The Expedition Challenge Part 2: Team performance under pressure

Interview with Matt McFadyen, polar adventurer

Matt Mcfadyen  

In this second part to the two part article we interview Matt to find out more about what he has learnt about leading and working in teams under stress from his experiences in the wild.

Matt is a special guest keynote speaker and facilitator for Tirian's On THIN ICE program, where his experienced contributions create an incredible authentic learning experience

"The Expedition Challenge Part 1: Lessons for survival" can be found here.

TT: What happens to team motivation under stress, and how can you maintain good morale?

MM: It is easy to get a false sense of security and camaraderie in the team during the initial stages of an expedition. The first 30 minutes on our boat were sheer jubilation for the team as we sailed out through Sydney Heads bound for Antarctica. After months of preparation, the expedition was finally under way and the mix of excitement and relief put everyone on an emotional high. As a result, the team was motivated, engaged and getting along well. But by day 11, morale had hit a real low. The euphoria was smothered by repetitious work and monotony and got worse as the reality of the task at hand set in. The impact on the team was that we withdrew into ourselves, trying to live off our own resources till we reached the Pole. We acted like 5 individuals instead of a team. But it wasn't working. Eventually we had to break through our personal barriers and get the conversations going to act like a team again. We started to realize that if we were going to make it through to the end of our journey, we couldn't just wait till we got there to celebrate – we had to recognize success along the way. We needed to celebrate the little achievements - invisible markers of progress on the open ocean like certain lines of latitude or reaching specific coordinates. We had to find ways of paying attention to what we were doing well rather than focus what was still left to do.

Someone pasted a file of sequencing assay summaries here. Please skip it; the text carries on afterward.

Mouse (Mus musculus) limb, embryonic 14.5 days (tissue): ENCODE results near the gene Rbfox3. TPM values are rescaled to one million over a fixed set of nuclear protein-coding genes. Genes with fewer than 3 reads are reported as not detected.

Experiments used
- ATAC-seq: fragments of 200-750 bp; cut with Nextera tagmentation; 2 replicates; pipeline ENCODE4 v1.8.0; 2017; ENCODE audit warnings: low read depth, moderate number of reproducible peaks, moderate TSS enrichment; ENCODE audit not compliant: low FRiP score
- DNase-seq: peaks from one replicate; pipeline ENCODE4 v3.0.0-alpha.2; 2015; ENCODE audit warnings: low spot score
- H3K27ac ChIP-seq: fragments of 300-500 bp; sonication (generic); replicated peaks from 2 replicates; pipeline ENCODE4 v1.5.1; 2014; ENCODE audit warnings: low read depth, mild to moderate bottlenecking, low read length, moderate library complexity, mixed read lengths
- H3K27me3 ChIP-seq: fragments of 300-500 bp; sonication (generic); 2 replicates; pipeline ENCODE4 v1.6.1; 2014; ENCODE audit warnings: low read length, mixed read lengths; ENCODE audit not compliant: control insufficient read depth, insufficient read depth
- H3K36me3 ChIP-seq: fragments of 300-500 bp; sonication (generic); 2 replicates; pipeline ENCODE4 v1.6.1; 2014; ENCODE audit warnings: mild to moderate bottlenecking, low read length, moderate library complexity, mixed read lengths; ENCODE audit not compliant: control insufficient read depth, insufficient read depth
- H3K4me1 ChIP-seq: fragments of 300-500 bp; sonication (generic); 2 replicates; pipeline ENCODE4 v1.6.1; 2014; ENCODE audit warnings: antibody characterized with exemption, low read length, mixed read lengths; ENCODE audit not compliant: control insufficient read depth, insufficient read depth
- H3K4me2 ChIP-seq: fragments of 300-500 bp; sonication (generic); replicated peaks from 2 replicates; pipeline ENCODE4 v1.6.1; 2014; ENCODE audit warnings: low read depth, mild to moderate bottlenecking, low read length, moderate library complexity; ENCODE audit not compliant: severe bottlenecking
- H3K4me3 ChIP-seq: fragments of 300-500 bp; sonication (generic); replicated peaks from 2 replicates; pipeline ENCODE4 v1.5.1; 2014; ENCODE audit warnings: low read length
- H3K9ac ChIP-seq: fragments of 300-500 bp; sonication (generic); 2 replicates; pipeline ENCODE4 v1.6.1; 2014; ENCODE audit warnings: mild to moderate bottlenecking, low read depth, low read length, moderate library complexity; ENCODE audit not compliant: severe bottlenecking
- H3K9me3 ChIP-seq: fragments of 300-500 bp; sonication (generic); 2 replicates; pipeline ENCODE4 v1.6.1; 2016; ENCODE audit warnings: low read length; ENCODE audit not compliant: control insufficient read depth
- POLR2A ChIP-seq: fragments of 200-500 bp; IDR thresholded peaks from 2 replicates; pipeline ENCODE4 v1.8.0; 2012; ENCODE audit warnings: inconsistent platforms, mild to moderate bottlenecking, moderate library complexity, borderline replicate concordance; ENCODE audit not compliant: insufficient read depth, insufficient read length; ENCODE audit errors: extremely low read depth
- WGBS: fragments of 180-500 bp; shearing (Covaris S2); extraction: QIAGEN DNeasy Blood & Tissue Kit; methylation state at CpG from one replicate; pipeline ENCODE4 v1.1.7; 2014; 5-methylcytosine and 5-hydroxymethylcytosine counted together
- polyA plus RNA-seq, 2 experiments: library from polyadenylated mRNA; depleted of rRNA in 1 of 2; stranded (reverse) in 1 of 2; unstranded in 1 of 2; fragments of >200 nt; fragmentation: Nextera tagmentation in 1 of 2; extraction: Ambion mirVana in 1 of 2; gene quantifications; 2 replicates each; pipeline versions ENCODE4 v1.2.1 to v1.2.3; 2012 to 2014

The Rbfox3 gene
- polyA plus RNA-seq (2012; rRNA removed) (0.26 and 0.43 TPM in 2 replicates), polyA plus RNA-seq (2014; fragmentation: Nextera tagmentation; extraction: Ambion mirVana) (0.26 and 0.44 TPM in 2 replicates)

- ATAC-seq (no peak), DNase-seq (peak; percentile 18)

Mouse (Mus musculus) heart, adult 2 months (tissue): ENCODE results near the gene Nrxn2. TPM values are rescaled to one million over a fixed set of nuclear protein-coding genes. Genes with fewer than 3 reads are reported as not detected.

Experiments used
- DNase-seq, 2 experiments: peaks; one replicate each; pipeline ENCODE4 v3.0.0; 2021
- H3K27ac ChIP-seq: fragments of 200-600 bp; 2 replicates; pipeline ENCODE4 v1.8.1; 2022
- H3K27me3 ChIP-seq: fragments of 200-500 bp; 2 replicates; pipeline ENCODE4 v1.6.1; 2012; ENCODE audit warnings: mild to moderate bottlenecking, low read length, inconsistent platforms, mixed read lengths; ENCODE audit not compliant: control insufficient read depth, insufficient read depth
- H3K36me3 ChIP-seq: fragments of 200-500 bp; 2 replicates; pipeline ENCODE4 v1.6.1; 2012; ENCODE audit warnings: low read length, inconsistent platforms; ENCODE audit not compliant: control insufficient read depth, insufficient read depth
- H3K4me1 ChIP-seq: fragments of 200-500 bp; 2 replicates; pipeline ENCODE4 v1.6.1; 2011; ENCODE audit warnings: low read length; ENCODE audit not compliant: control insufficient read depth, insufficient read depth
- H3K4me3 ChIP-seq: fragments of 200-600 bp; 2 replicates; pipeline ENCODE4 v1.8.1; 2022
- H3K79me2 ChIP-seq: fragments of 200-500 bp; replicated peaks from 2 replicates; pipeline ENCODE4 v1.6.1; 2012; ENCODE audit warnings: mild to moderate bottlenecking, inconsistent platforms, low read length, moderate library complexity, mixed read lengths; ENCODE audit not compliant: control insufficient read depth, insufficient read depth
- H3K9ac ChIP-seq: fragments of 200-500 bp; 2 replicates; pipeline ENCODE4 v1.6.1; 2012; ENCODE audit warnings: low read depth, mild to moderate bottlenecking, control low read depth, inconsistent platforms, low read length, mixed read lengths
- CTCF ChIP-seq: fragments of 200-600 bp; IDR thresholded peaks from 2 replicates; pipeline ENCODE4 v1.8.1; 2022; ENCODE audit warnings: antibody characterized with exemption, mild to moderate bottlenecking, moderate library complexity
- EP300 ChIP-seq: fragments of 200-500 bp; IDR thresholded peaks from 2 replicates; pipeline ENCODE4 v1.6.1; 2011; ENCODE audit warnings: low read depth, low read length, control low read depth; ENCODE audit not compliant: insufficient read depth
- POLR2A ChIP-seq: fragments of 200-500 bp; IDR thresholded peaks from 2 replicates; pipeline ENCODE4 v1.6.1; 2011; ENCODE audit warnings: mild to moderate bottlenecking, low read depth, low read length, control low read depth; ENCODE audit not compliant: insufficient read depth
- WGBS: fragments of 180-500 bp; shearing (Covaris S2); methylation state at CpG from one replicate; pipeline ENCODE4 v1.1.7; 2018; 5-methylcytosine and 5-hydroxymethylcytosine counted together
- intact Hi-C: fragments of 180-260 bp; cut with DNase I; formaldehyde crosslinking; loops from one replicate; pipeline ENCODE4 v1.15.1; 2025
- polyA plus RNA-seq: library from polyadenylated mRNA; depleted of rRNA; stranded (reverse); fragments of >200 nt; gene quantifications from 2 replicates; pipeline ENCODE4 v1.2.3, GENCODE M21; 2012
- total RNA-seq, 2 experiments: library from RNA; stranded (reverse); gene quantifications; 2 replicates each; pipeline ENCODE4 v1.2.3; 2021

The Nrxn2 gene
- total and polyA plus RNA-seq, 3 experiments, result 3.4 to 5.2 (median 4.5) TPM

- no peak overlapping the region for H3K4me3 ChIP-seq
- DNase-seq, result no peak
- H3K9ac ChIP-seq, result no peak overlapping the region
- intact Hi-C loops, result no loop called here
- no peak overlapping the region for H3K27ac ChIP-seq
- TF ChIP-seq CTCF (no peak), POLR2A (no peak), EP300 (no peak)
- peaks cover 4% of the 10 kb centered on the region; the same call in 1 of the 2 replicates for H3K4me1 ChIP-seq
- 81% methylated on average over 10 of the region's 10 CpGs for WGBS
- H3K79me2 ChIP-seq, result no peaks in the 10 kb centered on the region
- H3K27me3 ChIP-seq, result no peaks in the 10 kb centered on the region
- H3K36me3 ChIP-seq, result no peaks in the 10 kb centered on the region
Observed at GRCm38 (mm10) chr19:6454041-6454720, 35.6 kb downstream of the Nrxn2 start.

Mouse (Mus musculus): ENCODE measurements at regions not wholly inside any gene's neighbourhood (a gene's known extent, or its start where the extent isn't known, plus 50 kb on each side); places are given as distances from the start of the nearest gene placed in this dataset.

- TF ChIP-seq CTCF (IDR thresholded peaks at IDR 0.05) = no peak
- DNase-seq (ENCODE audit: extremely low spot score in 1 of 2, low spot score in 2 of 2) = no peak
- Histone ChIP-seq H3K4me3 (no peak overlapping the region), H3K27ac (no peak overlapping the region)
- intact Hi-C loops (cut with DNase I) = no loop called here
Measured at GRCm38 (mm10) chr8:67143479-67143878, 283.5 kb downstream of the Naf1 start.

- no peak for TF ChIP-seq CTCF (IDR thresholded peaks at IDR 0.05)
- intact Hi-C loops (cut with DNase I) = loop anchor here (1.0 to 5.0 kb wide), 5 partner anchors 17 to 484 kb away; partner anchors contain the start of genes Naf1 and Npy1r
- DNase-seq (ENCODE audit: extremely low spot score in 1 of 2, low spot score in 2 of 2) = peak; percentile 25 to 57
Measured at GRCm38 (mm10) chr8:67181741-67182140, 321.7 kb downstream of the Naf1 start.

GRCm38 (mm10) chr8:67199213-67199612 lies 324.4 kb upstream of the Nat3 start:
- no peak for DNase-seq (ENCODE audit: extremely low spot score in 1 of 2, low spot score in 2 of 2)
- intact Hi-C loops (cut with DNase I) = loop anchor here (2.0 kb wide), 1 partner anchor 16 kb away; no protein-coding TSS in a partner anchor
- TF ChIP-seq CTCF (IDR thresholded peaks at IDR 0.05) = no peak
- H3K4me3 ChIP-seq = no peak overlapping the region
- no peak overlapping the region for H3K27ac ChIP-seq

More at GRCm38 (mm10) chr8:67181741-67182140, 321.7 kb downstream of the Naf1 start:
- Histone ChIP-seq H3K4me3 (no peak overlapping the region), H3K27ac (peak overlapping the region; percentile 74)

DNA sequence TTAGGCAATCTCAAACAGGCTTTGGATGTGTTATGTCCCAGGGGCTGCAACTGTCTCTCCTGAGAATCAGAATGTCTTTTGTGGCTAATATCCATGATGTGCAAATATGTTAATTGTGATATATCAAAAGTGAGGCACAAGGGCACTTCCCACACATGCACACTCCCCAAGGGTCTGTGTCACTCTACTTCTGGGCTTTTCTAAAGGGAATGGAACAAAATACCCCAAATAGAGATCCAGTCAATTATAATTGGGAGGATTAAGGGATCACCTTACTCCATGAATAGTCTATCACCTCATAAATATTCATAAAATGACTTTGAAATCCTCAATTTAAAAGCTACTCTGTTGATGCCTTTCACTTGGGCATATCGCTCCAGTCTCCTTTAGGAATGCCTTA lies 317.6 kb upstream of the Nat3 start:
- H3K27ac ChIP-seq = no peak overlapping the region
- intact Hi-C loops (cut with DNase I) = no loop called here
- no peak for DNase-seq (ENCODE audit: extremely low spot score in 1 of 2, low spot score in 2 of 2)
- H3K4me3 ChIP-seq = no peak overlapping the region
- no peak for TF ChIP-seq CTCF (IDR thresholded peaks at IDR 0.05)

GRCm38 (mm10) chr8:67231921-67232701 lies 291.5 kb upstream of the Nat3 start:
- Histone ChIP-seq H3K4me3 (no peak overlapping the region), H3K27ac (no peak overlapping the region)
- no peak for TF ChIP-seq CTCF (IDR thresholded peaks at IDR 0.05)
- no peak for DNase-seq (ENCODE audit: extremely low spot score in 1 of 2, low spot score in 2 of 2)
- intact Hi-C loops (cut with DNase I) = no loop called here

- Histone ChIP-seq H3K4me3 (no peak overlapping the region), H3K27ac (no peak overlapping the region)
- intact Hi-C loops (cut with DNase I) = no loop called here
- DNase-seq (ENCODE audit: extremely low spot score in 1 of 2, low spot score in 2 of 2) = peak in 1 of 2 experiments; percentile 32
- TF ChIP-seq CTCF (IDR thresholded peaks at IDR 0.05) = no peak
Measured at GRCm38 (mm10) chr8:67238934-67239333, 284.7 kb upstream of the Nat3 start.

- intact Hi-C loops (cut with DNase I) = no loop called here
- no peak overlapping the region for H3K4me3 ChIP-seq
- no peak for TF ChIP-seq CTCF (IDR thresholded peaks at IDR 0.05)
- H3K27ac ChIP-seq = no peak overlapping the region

TT: You mentioned that you had to get the conversations going again for the team to function well. Why are these conversations so important?

When we become insular and stop communicating, we begin to bottle things up inside with dangerous results, as I found out myself. Being on watch in the Southern Ocean is a test of psychological and physical endurance. The temperatures are freezing and the seas are huge, crashing over the boat day and night. You are alone on deck while others are cozy in their bunks below. We took one hour shifts on a fixed roster, as that was about the limit for survival. At the end of my shift, my replacement continually turned up a few minutes late. I was annoyed but didn't say anything, but after a few days, I began to feel resentment as I tallied up in my mind the amount of time down below that he had robbed me of. Soon I had begun to despise him and despise everything he did as well. I even remember feeling infuriated by the way he ate and hating the way he slept! I wanted to throw him off the boat. In one particularly bad storm in temperatures of minus 25 degrees, my anger boiled over. When he came up on shift a few minutes late again, my anger unleashed and I grabbed him, and yelled that I wanted to throw him overboard for being late. To my surprise, he immediately apologized. He had thought that the turn of the hour was the time to put his wet weather gear on. He was completely unaware that he was late and didn't even realize the consequence of his actions. It was all just miscommunication. It taught me the importance of the critical conversations for teams to work - talking about small issues before they get big.